What are some of the particular gifts for this stream of the body of Christ? The focus on the need for personal evangelism is certainly admirable and can be an inspiration for all Christians. Without a formal denominational and liturgical structure they have also been free to develop new innovative and entrepreneurial ways to reach non-believers. In some sense this stream serves as something of a ‘labora-tory’ for creative ways to engage our modern world with the gospel. 

Intercessions:

Here again, let’s simply pray the Lord’s blessing on these brothers and sisters. May the Lord lead them to fruitful mission and service. May the life of their churches be an inspiration and source of gifting for all Christians.


The Witness of an Ecumenical Marriage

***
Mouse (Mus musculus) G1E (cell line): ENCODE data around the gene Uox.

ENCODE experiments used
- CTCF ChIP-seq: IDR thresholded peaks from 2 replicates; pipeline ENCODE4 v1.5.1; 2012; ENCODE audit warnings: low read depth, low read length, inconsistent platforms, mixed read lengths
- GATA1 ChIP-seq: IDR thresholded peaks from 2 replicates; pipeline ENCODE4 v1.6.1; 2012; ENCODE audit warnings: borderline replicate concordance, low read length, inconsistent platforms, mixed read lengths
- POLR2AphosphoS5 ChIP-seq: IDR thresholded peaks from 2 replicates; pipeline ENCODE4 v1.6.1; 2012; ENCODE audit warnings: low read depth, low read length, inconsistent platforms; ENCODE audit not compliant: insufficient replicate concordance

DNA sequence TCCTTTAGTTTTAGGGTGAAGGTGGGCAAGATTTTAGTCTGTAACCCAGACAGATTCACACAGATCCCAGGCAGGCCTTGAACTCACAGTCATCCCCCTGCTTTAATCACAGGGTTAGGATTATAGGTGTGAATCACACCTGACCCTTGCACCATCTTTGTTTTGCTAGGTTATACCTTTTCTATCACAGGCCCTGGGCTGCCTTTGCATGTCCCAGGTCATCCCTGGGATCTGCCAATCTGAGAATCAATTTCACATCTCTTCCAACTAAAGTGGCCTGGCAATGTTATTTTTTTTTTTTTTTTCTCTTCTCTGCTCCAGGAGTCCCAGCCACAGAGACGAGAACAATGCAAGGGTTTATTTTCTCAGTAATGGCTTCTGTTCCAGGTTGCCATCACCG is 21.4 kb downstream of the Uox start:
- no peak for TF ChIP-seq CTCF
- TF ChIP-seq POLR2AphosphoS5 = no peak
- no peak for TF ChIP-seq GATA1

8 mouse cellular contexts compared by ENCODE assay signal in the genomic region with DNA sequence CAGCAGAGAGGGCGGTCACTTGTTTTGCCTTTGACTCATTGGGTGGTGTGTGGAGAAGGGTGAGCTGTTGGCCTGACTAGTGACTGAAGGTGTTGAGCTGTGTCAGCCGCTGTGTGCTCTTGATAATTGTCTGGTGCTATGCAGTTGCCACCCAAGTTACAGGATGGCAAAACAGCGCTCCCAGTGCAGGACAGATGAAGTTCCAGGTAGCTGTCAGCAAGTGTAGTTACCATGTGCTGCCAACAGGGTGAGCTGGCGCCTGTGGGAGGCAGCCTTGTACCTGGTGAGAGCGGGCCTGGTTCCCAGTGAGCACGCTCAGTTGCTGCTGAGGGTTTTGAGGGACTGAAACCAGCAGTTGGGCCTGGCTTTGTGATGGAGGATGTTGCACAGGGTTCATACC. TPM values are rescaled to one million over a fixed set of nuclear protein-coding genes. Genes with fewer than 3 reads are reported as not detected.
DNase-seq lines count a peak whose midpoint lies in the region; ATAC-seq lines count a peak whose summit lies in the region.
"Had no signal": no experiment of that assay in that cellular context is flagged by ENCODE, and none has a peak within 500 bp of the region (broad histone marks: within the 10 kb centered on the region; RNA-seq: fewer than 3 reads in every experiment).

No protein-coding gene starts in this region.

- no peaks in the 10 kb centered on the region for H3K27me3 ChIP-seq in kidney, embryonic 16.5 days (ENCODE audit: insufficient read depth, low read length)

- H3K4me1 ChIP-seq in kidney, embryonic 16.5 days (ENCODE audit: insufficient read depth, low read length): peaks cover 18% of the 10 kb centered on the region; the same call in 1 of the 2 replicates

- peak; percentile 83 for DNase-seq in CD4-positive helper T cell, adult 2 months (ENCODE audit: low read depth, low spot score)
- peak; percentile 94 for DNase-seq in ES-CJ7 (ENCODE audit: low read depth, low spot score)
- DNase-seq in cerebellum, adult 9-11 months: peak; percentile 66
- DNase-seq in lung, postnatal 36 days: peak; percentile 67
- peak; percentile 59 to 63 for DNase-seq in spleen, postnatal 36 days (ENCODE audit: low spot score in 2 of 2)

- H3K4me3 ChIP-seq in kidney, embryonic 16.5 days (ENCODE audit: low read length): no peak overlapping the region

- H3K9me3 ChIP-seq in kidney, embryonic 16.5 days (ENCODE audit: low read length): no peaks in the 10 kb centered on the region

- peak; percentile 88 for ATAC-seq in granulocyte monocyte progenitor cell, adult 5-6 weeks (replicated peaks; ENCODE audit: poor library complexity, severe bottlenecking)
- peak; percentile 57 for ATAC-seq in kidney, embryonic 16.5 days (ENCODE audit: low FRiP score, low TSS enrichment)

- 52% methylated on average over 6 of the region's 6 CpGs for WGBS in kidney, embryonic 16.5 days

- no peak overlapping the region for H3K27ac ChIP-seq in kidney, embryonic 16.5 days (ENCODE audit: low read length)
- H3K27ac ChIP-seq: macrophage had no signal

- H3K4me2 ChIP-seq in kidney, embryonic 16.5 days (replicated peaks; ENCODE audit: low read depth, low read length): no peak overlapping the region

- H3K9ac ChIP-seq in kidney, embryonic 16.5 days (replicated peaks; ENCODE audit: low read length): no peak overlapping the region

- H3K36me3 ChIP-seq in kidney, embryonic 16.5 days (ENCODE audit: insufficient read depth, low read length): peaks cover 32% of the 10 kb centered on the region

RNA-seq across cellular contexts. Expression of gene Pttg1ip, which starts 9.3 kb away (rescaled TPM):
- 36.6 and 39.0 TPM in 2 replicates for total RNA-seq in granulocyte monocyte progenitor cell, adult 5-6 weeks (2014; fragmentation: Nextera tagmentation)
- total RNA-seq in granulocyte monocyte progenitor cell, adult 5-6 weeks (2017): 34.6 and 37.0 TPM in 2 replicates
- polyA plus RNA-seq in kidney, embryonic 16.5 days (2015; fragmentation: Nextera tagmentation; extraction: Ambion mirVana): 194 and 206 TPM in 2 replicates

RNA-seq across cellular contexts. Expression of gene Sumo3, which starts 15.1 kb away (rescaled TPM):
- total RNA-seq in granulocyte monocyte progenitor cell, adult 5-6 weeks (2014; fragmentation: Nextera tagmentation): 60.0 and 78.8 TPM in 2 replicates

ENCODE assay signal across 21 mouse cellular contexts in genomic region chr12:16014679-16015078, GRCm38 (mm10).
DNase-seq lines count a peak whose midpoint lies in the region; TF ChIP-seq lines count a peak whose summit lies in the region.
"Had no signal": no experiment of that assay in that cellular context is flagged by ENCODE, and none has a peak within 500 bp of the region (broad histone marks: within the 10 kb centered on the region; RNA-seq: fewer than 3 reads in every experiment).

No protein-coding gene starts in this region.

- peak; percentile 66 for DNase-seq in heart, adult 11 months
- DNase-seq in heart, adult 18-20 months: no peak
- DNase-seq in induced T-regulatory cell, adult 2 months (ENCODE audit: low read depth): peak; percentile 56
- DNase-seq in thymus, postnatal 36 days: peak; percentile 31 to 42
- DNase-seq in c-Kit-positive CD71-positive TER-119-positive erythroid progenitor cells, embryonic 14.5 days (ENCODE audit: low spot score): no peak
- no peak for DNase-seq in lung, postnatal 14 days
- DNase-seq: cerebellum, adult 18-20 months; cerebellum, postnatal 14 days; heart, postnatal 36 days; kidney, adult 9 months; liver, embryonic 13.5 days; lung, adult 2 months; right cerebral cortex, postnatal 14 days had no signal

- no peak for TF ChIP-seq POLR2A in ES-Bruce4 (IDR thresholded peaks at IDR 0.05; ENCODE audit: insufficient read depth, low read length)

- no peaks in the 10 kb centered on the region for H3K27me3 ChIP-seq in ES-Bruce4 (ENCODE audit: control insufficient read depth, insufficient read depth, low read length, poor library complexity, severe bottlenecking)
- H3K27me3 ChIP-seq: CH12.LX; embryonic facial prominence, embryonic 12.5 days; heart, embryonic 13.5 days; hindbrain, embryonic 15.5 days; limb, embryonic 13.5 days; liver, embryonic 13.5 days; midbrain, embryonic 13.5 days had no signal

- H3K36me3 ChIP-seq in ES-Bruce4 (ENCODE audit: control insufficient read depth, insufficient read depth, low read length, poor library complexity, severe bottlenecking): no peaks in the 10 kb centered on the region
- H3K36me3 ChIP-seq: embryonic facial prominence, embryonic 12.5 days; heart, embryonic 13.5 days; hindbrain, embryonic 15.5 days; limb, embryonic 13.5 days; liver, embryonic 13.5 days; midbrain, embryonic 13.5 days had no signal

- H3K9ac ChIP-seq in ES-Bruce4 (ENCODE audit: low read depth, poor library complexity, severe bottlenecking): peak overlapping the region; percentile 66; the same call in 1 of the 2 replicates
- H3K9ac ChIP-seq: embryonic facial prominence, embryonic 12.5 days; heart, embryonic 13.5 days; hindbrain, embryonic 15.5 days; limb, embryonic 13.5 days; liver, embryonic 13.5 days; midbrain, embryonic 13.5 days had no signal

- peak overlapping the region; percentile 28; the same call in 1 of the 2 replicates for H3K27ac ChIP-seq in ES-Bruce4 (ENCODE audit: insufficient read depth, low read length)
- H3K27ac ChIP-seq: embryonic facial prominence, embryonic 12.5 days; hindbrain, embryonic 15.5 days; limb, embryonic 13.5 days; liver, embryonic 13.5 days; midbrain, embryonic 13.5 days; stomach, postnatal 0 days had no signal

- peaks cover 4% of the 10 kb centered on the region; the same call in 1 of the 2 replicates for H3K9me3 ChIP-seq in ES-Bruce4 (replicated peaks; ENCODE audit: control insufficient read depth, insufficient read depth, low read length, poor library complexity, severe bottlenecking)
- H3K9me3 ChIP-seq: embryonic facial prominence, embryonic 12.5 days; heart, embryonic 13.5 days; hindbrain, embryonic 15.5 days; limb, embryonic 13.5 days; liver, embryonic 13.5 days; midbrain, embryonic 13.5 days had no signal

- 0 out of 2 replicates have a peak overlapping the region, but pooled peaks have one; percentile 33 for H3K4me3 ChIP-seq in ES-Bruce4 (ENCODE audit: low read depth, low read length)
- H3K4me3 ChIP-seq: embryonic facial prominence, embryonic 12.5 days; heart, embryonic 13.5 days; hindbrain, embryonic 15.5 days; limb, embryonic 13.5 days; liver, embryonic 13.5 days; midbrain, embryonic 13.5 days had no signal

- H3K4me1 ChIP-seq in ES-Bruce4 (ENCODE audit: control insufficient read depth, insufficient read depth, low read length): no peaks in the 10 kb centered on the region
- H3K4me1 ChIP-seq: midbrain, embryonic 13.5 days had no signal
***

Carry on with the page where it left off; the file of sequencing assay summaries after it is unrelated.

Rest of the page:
Franciny Jimenez


My name is Franciny Jimenez, I’m 28 years old and part of the Arbol de Vida Community in Costa Rica. I’m a devout Catholic. This past July I married a man who is not a Catholic, his name is Uriah Wilson. He is a Baptist. You may wonder how has this worked for us? Well, the Lord has been great and merciful with us.

We joined CEM (the university outreach in Costa Rica) when we were friends and students in the same university. The feelings we had for each other grew in that time, but it was difficult for me to think about the fact that he wasn’t a Catholic. I asked myself how could this work in the long run?  I doubted. We were invited to join the community and from then on, we were greatly blessed both individually and as a couple. We found a place where we could share our Christian faith, and which focused on the things we had in common, not in the differences of our Christian backgrounds.